Rebounding from a revolt, victory gardens is again mired in turmoil

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Rebounding from a revolt, victory gardens is again mired in turmoil
Ken-Matt Martin in front of Chicago’s Victory Gardens Theater, shortly after he became its first Black artistic director, in Chicago, on April 9, 2021. The esteemed Chicago theater’s artistic director is out, and artists and his supporters are upset with the company’s board of directors. Nolis Anderson/The New York Times.

by Mark Caro

CHICAGO, IL.- Victory Gardens Theater, a vibrant fixture here since 1974, had long prided itself on being a champion of diversity while also bringing new works to its audiences. In 2001, it received the Tony Award for outstanding regional theater for its role in “contributing to the growth of theater nationally.”

The theater was jolted in the wake of the social-justice movement of 2020, when its board set off protests and the mass resignation of its affiliated playwrights by appointing its white executive director to become the artistic director as well — a decision not communicated with the theater’s artists. After an upheaval, the executive director resigned, along with the board president, and by the spring of 2021, Black leaders had been appointed to three key positions: Ken-Matt Martin was named artistic director, Roxanna Conner acting managing director and Charles E. Harris II president of the board.

But now, a little more than two years after that rebellion, Victory Gardens Theater is in turmoil again. Last month the Victory Gardens board told the staff that Martin had been placed “on leave” — he said in a recent interview that he had been dismissed — and Conner said she would depart at the end of July.

That has led to a new uproar. Playwright Erika Dickerson-Despenza denounced what she described as the board’s “white supremacist capitalist patriarchal values” in a statement announcing that she had rescinded the rights to her play “Cullud Wattah,” about the Flint, Michigan, water crisis, with nine days left in its run. Actors’ Equity intervened to ensure that the performers were paid for the canceled shows, saying in a statement: “It is deeply disheartening to see an organization that has very publicly wrestled with institutional racism in recent memory again be perceived as unable to support workers of color without whom Victory Gardens Theater could neither exist nor thrive.”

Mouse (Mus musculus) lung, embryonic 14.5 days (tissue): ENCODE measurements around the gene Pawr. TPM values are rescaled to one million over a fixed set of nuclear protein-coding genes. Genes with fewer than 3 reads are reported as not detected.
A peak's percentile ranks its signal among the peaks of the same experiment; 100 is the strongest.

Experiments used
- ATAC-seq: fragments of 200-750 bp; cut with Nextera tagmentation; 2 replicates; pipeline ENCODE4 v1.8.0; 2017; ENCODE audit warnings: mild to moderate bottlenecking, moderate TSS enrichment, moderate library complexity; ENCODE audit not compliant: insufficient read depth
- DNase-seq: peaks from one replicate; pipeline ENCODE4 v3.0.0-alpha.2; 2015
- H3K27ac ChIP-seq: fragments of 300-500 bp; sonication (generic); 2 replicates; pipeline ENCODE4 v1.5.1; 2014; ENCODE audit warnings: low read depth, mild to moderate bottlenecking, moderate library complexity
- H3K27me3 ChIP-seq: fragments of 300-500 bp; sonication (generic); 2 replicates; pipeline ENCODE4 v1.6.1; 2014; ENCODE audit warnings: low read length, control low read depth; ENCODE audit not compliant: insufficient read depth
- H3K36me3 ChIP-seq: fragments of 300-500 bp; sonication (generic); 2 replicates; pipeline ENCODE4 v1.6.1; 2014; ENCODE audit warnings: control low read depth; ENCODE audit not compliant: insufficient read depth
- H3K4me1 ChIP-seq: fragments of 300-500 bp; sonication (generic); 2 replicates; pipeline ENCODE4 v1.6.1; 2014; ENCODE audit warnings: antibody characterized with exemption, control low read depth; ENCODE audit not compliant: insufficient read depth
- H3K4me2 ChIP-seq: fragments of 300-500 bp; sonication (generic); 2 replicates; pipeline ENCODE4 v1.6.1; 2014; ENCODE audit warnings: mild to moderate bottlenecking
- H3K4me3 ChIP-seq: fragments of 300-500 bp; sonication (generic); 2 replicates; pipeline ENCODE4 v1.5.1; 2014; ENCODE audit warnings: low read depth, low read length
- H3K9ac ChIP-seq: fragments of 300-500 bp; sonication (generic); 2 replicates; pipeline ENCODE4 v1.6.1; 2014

Three resident theater companies that present work at Victory Gardens have pledged not to work there until the artists’ complaints are addressed. And the company’s resident directors and playwrights — a new ensemble brought in by Martin — have signed a petition announcing their departures from the organization and calling for “the immediate resignation of the Victory Gardens’ board of directors.”

The theater’s remaining staff members took control of the theater’s Facebook and Twitter accounts in early July to post a statement: “We, the nine remaining full-time staffers of Victory Gardens, in solidarity with the resident artists, demand the immediate resignation of the board of directors and the reinstatement of Ken-Matt Martin as artistic director.”

Harris, the board president, has declined to comment on any of these matters, referring to Martin’s situation as a personnel issue and releasing a statement on the board’s behalf.

“The Victory Gardens Theater board is grappling with the theater’s future, as are many other nonprofit theaters,” said the statement, which expressed regret over the resignation of the playwrights and the withdrawal of “Cullud Wattah,” and pledged that the perspectives of staff members had been heard. “We are committed to acting in the theater’s best interests in all matters.”

During a recent video interview, Martin said he did not know why he was dismissed. “The board informed me that I was being released from my artistic director contract at Victory Gardens with cause,” he said, reading from a statement he later posted on his personal website. “I asked twice in the meeting what was the cause and was not given any.”

He said he was asked to sign a nondisclosure agreement and give up all claims on future lawsuits. “I am declining the offer,” he said. “It is vitally important that I be able to speak truthfully about the needs of the artists and staff.”

His removal was seen by his supporters as a betrayal, following what some saw as a lack of support for Martin and Conner. Victory Gardens has been without an executive director, the top job at the theater, since 2020, and though a search committee eventually interviewed candidates, the post remains vacant.

“As somebody who has worked in the nonprofit sector for a long time and had a pretty close-up view of the relationships between boards and leadership and staffing structures, it seemed like operationally there were a lot of holes, and Ken-Matt and Roxanna were being relied on to plug all of them,” said Marisa Carr, whom Martin invited to join the playwrights’ ensemble in June 2021 and who resigned a year later. She cited creating the operating budget (a task an executive director would likely be involved in) and even cleaning the theater as duties that fell on their shoulders.